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Germany, August 31-September 3, 2006
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Part 2 - DT Swiss, Rudy Project, Pace Cycles & Lupine
James Huang continues to walk the floor at Eurobike and finds some tasty morsels from four of Europe's notable bike industry innovators
DT Swiss rethinks the quick release, expands wheel lineup, and lightens up
The folks at DT Swiss have decided that the conventional quick release skewer
has had its day. Its new Ratchet Wheelmounting System does away with the standard
cam mechanism in favor of a more straightforward one way ratchet system that
is, in essence, a through-bolt with a handle. The new RWS is said to produce
as much as 50 percent more clamping force and also allows the user to position
the lever to their preferences once the skewer is tight. Interestingly, the
way it functions is much the same as how many consumers incorrectly use their
current conventional skewers.
DT's pre-built wheel program has apparently also met with a fair amount of success as the lineup has been expanded for 2007. The RR 1450 Mon Chasseral trims 30g off of last's year's standard RR 1450 yet still retains the versatility provided by the 240s hubs, welded clincher rim, and 28 conventional spokes front and rear. Oddly enough, the new wheels hit the scales at a reported 1450g for the pair (without skewers), whereas the standard RR 1450 weighs 1480g.
A new RR 1850 is DT's first semi-aero road wheel pair that incorporates a 31mm deep clincher rim laced with bladed spokes (20f/24r) to the company's 240s hubs. Two graphics options will be offered, and DT claims a total weight of 1850g for the pair without skewers.
On the off-road side of things, DT now offers the EX 1750, all-mountain/light freeride wheels that use a 20mm thru-axle front hub and a 10mm thru-bolt rear hub plus a 28mm wide welded disc-specific rim laced together with 32 double-butted spokes in a conventional 3-cross pattern.
DT has also put several of its components on a serious diet. Not surprisingly (given its name), the new 190 ceramic hub incorporates smoother-running ceramic bearings. Most of the weight savings, though, come from the milled out star ratchets and pared down aluminum freehub body which utilizes smaller cartridge bearings than the standard 240s hub. Surprise, surprise, the rear hub weight is a claimed 190g, while the front is a Lilliputian 105g. Road versions will be offered with interchangeable 10spd-specific Shimano or Campagnolo compatible freehub bodies, and mountain bike versions will be offered exclusively with a center lock disc brake mount (compatible with IS 6-bolt with optional adapter).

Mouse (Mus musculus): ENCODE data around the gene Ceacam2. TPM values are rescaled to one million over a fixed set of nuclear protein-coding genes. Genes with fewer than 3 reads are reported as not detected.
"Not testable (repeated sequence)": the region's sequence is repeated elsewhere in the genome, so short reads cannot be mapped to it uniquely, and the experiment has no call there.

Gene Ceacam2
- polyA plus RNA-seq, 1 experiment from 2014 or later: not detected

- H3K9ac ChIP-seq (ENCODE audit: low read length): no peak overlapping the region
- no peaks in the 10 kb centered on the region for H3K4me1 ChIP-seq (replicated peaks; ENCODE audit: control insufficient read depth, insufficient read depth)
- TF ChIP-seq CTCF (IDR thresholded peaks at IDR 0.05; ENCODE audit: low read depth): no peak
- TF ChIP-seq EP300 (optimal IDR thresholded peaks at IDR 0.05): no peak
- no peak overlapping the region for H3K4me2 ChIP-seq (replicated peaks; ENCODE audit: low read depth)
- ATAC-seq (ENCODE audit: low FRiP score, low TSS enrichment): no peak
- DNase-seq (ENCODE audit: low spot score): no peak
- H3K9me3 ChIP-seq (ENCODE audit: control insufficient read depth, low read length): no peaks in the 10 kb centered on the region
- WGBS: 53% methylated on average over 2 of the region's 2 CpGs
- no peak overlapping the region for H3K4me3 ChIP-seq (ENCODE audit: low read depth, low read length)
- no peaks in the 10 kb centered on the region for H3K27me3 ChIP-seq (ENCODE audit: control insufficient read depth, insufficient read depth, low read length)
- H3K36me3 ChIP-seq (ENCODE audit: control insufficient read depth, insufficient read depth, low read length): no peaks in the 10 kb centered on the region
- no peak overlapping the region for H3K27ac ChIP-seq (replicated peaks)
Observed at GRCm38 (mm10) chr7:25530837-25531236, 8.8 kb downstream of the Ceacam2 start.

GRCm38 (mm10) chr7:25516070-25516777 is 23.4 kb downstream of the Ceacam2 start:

Want more? Last year's SSD 190L rear shock has spawned an even lighter SSD Carbon for 2007 which weighs as little as 139g (152 eye-to-eye x 31mm stroke). A carbon fiber air can shaves about 17g while extensive machining work on the body plus a minimal lockout lever cuts out the rest. Internally, the SSD Carbon is identical to the SSD 190L, and the remote lockout is still offered as an option.
Rudy Project goes unbreakable
Italian eyewear maker Rudy Project has switched to an "ImpactX" lens for half a dozen of its cycling specific glasses made from a cast NXT polymer. Rudy Project claims the new material is more transparent and displays superior optical quality than typical polycarbonate lenses. Although NXT has been used in other cycling optics, Rudy Project's exclusive version is a semi-rigid formulation that carries a lifetime warranty against breakage.
Four tints will be offered, including a grey-based ImpactX Pure with a fixed 16 percent transmittance, a red-based photochromic lens with a transmittance range of 21-50 percent, a darker grey-based photochromic lens that shifts from 16-40 percent transmittance, and polarized ImpactX photochromic lens that pairs 12-30 percent transmittance. RX versions will also be offered.
Pace Cycles jumps on 29er bandwagon, pares down for competition
UK-based suspension manufacturer Pace has tossed its hat into the 29er ring with two new air-sprung forks, the 80mm travel RC29 S80 and the 100mm travel RC29 S100. Both use similar internals to its existing forks, including adjustable compression damping, rebound damping, and its exclusive Launch Control manual lockout with adjustable threshold. As with its other top-end forks, the RC29 utilizes bonded three-piece carbon fiber lower leg assemblies with magnesium dropouts, 32mm aluminum stanchions, and a hollow box-section aluminum crown. Target weight for the forks is as little as 1.62kg.
Pace has also signed on recently as a fork sponsor for both the Specialized and Full Dynamix MTB teams and has developed an ultralight variant of its RC39XC. The new race-specific RC39 C-Type utilizes titanium hardware throughout with aggressively machined internals to bring the total weight down to a staggering 1.38kg. Curiously, the RC39 C-Type is not only 0.04kg lighter than its standard RC39XC sibling, but with 100mm of travel, also sports a 20mm travel advantage.
Lupine lights the way with brighter Wilma
Lupine's Wilma LED lamp now boasts nearly as much output as its ridiculously bright Edison HID (on low power, which is still silly bright). Four 3W K2 Luxeon LED emitters spew out 420 lumens, and each is focused through its own individual lens to maximize usable output. The Wilma also boasts adjustable power from 1-12W and can run for as long as 46 hours with a Li-ion battery that is barely bigger than a kiwi. Lupine General Manager Stefan Kraus also demonstrates that he can plan for the future, as the Wilma LEDs can also be easily upgraded as LED emitter technology advances.
For a thumbnail gallery of these images, click here
Images by James Huang/Cyclingnews